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Postby London » Sat Feb 04, 2006 7:18 am

In fact .....I think that yes, it has harmed us.

It has damaged our environment too.

Yep, they still use it. although it is against the Law, why don't you know it-

This is how they got away with it. They again, changed the name
from insecticides to PESTICIDES-

Simplicity here no doubt!

Who is going to get us well? Do you all think that every physician was
warned / and or instructed not to say a word to the secrecy? hmmm
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fiber, lisa's, morgellans

Postby mjl » Sun Feb 05, 2006 1:10 am

have any of you cheked out qbased.com.? have any of you used their products? any success stories? i am interested in trying their products but would love input/testamonial from sources other than their website if possible.
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Postby J Jill » Sun Feb 05, 2006 2:41 pm

Randy,

I can appreciate your position but you were hot on the trail just a few weeks ago- and TT/C 3 confirmed (as did Skytroll) that you were on the right track.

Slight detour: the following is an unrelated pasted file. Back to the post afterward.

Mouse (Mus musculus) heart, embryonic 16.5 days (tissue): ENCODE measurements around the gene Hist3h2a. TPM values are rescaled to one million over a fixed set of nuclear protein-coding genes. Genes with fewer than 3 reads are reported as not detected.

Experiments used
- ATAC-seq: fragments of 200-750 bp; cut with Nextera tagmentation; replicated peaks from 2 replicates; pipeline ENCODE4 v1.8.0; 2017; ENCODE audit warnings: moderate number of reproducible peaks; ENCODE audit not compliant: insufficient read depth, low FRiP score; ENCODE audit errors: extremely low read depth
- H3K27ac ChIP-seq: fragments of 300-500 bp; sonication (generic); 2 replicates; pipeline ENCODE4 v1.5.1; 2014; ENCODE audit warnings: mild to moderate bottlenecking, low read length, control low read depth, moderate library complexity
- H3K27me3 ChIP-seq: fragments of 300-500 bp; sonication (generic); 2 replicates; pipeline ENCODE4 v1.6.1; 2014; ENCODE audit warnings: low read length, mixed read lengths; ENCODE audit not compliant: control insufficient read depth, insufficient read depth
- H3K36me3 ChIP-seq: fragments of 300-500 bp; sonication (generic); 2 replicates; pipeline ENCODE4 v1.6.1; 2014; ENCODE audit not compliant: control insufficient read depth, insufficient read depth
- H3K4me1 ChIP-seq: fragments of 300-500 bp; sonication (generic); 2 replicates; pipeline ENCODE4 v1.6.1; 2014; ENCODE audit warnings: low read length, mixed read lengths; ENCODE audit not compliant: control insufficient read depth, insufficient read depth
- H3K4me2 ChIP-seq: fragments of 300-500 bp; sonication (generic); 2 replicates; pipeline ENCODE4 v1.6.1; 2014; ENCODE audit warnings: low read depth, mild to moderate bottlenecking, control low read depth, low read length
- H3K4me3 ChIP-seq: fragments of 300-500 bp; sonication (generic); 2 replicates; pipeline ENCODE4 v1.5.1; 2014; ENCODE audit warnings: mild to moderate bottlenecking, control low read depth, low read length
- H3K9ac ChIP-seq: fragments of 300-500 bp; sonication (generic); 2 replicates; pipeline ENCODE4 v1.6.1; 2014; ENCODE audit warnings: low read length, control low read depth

I have no idea if the DX of Protothecosis is correct across the board- IOW, if that is what every one has- but I do know that it sure 'G's' up with what a dear
friend died from this past summer. The symptoms match for him.

Unfortunately, the best doctors at the world reknown Cleveland Clinic could not
get a handle on his problem. Odd.

The greatest clue for him was the swollen elbow in combination with the other symptoms. This was a man who was otherwise healthy. The 'onset': chronic sinus infections- then nosebleeds. About 4 years later he was dead. Still no DX (but for the fact that his heart stopped).

So the above personal experience leads me to think there could be some validity